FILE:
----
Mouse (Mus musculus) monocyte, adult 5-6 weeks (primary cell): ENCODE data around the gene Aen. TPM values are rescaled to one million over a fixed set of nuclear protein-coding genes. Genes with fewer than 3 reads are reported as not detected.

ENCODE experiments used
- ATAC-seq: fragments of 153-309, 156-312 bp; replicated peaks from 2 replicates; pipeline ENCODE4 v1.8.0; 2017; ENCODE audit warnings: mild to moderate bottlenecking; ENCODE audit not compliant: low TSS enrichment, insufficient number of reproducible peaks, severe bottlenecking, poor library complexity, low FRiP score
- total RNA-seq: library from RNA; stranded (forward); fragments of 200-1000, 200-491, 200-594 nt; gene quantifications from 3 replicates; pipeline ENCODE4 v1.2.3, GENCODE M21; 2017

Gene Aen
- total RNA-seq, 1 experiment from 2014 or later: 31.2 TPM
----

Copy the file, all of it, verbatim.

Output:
Mouse (Mus musculus) monocyte, adult 5-6 weeks (primary cell): ENCODE data around the gene Aen. TPM values are rescaled to one million over a fixed set of nuclear protein-coding genes. Genes with fewer than 3 reads are reported as not detected.

ENCODE experiments used
- ATAC-seq: fragments of 153-309, 156-312 bp; replicated peaks from 2 replicates; pipeline ENCODE4 v1.8.0; 2017; ENCODE audit warnings: mild to moderate bottlenecking; ENCODE audit not compliant: low TSS enrichment, insufficient number of reproducible peaks, severe bottlenecking, poor library complexity, low FRiP score
- total RNA-seq: library from RNA; stranded (forward); fragments of 200-1000, 200-491, 200-594 nt; gene quantifications from 3 replicates; pipeline ENCODE4 v1.2.3, GENCODE M21; 2017

Gene Aen
- total RNA-seq, 1 experiment from 2014 or later: 31.2 TPM